Baryte’s primary gift is expansion (as in inner expansion), often followed by release. Most of us will hold stress, old trauma, or even over-thinking ‘monkey mind’, as tight little bundles of tension within the body or mind. Baryte can relax the over-wound mechanism. The colour will have a direct bearing on where this expansion takes place, so each variety of baryte has its own unique qualities.
Baryte Rose’s energy is soft, gentle, and friendly – I’ve heard it described as like a small, friendly animal. Its terracotta colouring aligns with the Sacral and Root Chakras, and as expansion takes place in these centres, any release flows down the legs and is discharged into the Earth. It has a playful quality, and can be used to attract and communicate with nature spirits. Desert Rose also occurs in gypsum, which has different qualities. Gypsum is much lighter than baryte, and Mexican baryte rose is a terracotta red (as opposed to the whitish gypsum desert rose), which can aid recognition.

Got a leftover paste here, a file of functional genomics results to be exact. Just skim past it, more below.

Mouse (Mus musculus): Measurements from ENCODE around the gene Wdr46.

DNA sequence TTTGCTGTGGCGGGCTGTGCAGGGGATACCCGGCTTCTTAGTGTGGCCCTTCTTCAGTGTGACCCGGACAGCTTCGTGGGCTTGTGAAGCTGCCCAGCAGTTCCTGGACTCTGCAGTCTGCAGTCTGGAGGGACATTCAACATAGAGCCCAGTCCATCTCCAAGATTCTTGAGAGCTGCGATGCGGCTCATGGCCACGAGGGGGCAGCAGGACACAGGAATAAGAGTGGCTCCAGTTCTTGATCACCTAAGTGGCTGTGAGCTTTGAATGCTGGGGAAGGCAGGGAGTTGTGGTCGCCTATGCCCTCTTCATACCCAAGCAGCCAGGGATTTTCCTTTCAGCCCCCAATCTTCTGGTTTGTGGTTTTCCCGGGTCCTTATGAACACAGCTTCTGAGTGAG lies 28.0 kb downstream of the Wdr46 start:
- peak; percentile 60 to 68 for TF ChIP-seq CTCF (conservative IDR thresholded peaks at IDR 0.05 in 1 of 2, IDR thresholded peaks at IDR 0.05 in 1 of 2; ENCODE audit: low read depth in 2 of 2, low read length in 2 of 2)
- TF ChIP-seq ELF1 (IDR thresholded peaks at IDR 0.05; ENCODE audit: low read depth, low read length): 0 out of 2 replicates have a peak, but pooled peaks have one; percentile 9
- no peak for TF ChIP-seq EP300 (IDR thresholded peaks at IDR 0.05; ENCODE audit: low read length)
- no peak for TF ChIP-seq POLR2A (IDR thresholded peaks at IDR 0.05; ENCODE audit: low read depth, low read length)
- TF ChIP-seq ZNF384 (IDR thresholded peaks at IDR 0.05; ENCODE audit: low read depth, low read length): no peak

- Chemical Formula: BaSO4
- Group: Sulphates
- Crystal System: Orthorhombic
- Hardness: 3-3½
- Birthstone: Secondary birthstone for Aquarius
- Chakra: Sacral
- Element: Earth and Fire
Baryte is a common accessory mineral in lead and zinc veins, and is also found in limestone, marine deposits, and cavities in igneous rocks. It is the primary ore for barium, making it economically important, as it is used as drilling mud in oil and gas production, a filler in paper and cloth, an inert body in coloured and white paints, and in medicine for imaging the gastrointestinal tract (barium meal).
Baryte occurs in a wide variety of habits, including tabular and prismatic crystals, and cockscomb aggregate. It is typically found as thick to thin tabular crystals, usually in clusters with the crystals growing parallel to one another, or nearly so, and also as bladed, white masses. It is surprisingly heavy for a non-metal, and would make a beautiful gemstone if it wasn’t so fragile. For the same reason, it is never polished or fashioned.
History and Tradition:
Named in 1800 by Dietrich Ludwig Gustav Karsten from the Greek βάρυζ, “heavy”, due to its unusual heaviness for a non-metallic mineral. There are no traditions associated with this mineral.